From the outside, the 450-megawatt Coyote Station south of Beulah looks nearly the same as it did in 1981, following four-years of construction. But inside, the plant has made several changes to reduce emissions and make the plant more efficient.
Take mercury, for instance. In 1981, mercury emissions from coal-based power plants wasn’t a concern. At the time, the emission to be captured was sulfur-dioxide. The Coyote Station was equipped with a flue gas desulfurization system that used soda ash as a reagent. That was changed to lime in the 1990s, which did a better job and was more economical.
In 2000, the U.S. Environmental Protection Agency (EPA) first issued a finding that it was appropriate to regulate mercury from coal-based plants. After numerous years of proceedings, it began to be regulated as of April 2015.
Coyote Station is one of seven lignite-based power plants in North Dakota that had to meet the new mercury standard.
“Without controls, the station would not be able to meet the standard imposed by the EPA,” said Coyote Station Manager Brad Zimmerman. “We were somewhere between 8 and 12 pounds per trillion BTU prior to adding technology to control mercury.”
The standard for North Dakota lignite-based plants is four pounds per trillion BTU or less. The owners of the Coyote Station invested $2.5 million on a system to inject activated carbon into the flue gas exiting the boiler. The carbon captures the mercury, which is then caught in the baghouse, part of the same system that also reduces the sulfur dioxide emissions.
“We spend about $800,000 annually on the activated carbon, which becomes part of our operational expenses and is passed through the price of electricity,” said Zimmerman. “Our mercury emissions are now significantly lower than the EPA’s standard.”
Coyote Station is unique among the state’s lignite-based plants for several reasons. First, it is jointly owned by four utilities. The operator of the plant, Otter Tail Power Company, owns the largest percentage – 35 percent. Northern Minnesota Municipal Power Agency owns 30 percent while Montana-Dakota Utilities Co. has 25 percent ownership and Northwestern Energy has the remaining 10 percent.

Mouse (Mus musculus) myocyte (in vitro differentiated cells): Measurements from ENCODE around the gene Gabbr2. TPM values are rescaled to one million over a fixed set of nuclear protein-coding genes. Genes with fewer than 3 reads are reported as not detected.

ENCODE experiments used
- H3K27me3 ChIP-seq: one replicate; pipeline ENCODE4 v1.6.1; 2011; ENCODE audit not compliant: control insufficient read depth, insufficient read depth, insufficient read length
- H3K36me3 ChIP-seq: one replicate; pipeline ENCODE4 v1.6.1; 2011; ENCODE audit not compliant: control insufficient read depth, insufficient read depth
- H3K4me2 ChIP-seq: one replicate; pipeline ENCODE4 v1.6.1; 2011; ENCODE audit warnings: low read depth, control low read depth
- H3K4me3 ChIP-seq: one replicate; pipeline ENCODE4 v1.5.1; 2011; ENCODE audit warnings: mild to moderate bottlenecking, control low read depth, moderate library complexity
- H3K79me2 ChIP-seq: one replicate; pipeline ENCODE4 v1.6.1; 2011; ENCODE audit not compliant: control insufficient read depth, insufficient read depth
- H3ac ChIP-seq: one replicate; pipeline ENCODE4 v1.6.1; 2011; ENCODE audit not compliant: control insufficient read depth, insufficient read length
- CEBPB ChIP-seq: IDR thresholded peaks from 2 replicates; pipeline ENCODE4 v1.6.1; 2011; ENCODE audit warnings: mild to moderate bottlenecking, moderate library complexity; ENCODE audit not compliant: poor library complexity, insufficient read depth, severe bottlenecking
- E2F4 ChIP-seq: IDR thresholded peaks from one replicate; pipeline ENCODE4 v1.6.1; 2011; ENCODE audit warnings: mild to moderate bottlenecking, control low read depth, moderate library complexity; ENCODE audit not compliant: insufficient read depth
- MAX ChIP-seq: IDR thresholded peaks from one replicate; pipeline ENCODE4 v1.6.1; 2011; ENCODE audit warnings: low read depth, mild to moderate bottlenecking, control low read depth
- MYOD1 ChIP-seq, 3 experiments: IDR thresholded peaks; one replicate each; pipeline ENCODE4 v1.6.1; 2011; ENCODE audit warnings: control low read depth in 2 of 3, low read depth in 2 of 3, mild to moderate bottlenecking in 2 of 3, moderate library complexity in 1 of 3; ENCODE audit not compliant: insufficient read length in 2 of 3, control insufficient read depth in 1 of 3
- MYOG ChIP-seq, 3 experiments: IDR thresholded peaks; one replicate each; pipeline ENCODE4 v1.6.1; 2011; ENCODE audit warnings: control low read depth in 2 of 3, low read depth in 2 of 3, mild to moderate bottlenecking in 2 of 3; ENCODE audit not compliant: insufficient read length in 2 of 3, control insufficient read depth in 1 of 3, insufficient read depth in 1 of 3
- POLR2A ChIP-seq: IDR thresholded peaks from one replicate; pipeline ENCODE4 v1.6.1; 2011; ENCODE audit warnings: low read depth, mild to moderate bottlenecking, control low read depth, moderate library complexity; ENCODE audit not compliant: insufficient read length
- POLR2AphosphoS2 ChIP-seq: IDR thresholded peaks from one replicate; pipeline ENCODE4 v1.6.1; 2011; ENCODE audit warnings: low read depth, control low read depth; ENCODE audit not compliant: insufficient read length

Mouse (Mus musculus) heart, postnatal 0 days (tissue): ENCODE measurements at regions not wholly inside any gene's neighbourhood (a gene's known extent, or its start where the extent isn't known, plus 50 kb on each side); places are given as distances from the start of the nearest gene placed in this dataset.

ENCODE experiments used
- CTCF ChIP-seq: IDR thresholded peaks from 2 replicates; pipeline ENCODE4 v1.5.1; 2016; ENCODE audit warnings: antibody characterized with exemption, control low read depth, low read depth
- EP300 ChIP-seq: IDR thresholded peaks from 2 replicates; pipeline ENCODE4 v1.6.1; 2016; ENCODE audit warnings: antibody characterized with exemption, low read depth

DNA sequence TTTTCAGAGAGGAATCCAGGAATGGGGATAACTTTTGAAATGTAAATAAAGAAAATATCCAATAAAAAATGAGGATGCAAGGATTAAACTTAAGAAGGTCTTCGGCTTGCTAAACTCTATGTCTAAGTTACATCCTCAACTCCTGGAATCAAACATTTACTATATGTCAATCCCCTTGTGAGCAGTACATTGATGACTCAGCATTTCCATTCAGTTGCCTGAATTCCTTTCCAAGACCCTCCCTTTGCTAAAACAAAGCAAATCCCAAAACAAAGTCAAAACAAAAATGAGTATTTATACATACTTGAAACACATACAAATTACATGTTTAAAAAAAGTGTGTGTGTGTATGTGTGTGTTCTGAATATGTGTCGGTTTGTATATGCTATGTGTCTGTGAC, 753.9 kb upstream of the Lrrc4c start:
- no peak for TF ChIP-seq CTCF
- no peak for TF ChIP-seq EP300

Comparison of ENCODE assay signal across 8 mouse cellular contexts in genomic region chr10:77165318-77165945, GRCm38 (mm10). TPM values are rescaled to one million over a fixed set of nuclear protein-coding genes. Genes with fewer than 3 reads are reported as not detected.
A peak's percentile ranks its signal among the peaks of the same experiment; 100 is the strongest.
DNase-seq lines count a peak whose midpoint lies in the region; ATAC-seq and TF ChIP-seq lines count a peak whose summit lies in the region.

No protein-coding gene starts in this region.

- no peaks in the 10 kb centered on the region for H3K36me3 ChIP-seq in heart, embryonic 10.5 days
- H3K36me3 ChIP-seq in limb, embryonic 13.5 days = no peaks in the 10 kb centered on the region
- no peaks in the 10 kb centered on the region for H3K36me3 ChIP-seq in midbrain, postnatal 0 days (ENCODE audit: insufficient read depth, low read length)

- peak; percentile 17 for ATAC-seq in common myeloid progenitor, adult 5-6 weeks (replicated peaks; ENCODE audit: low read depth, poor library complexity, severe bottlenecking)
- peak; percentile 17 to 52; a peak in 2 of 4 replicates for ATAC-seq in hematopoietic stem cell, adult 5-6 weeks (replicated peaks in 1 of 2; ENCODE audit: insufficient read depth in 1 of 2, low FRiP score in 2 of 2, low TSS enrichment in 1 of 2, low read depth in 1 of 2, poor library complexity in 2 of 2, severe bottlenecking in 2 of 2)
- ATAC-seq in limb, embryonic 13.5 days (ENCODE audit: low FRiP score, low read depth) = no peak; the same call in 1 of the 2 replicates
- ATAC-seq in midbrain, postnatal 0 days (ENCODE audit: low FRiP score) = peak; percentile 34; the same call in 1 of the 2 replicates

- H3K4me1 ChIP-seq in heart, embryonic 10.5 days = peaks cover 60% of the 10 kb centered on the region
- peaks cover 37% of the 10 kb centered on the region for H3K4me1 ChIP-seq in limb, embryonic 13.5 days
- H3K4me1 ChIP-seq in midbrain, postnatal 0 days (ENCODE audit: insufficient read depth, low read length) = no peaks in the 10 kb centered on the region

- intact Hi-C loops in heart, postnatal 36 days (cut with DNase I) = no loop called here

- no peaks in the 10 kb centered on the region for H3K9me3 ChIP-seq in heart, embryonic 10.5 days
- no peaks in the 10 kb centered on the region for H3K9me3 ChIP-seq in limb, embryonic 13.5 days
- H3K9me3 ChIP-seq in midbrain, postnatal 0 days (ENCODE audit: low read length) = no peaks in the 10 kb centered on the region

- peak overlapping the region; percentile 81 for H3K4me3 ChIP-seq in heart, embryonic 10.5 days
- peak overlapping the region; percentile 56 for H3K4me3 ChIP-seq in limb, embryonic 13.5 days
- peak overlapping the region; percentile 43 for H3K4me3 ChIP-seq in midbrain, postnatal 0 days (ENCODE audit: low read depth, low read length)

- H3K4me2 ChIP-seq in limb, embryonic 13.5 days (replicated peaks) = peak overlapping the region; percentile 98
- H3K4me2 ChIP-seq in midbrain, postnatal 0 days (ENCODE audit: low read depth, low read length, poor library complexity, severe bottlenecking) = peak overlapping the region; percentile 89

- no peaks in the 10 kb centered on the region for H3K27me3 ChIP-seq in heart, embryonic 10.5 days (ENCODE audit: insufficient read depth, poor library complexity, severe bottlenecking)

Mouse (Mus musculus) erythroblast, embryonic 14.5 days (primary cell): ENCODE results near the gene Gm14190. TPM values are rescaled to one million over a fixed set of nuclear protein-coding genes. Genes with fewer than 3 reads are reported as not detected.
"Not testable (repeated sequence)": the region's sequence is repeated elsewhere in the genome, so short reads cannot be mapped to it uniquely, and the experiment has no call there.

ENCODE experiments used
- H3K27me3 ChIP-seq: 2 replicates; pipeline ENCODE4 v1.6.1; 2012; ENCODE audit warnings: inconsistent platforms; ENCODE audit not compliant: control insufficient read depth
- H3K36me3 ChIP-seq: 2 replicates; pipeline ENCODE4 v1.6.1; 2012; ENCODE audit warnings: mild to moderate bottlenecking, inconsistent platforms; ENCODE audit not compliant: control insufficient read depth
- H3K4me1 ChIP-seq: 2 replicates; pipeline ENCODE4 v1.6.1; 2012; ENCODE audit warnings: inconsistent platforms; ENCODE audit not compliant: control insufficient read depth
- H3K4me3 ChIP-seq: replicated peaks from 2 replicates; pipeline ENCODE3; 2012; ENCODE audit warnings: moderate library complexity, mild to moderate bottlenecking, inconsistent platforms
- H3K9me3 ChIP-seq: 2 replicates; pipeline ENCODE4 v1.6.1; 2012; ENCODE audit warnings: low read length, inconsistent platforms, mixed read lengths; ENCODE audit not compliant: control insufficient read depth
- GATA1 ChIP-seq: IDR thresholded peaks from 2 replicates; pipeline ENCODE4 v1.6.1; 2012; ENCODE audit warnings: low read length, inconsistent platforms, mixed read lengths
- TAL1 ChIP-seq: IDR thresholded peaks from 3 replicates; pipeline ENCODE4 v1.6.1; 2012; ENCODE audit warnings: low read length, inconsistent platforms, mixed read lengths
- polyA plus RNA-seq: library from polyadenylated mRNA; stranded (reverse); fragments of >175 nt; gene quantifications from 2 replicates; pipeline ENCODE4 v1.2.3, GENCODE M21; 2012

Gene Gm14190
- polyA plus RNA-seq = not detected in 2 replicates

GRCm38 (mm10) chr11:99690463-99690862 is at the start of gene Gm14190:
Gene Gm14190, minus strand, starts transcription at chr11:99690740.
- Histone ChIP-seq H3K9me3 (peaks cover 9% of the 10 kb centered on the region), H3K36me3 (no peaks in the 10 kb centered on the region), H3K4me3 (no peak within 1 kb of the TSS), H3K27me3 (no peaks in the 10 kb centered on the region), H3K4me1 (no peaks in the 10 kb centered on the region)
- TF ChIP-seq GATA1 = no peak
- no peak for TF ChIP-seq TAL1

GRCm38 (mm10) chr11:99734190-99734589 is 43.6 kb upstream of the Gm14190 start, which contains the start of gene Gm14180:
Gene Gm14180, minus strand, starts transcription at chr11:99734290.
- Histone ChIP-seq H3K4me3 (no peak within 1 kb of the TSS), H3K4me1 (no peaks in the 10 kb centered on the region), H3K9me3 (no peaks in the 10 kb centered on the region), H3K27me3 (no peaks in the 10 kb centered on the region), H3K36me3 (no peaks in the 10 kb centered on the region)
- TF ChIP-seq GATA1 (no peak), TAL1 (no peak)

“Because our plant has four owners, the employees at the plant act as caretakers of this investment made by four different utilities,” Zimmerman added. “We work hard to ensure we are delivering safe, affordable and reliable electricity and keeping the plant in compliance with state and federal environmental regulations. This is part of our stewardship to the owners and their customers.”
Coyote Station is also unique because it recently changed fuel suppliers. It purchased lignite coal from Dakota Westmoreland until last spring when it started buying its fuel from the new Coyote Creek Mine. Both mines are adjacent to the power plant. The coal arrives via a new conveyor belt from the mine located southwest of the plant.
“The owners of the plant sought proposals from various fuel suppliers about five years ago before choosing Coyote Creek Mine,” Zimmerman said. “They signed a 25-year contract with the mine and we began taking coal from the new mine in June of this year.”
Zimmerman is quick to point out that the plant engineers and operators are always looking at ways to be more efficient and produce electricity at a competitive price.
“We sell our electricity into the regional grid, which is a market based on price,” Zimmerman added. “We are competing with many different sources including nuclear and renewables along with other coal-based power plants. Through our diligence, our price has remained competitive and we continue to produce electricity while consuming about 2.5 million tons of lignite coal annually.”
He credits a work force of about 82 employees for their ingenuity and hard work. The average age is about 35 years. They have also proven to be a group that works safely. Coyote Station employees have not experienced a lost-time accident for the past 16 years.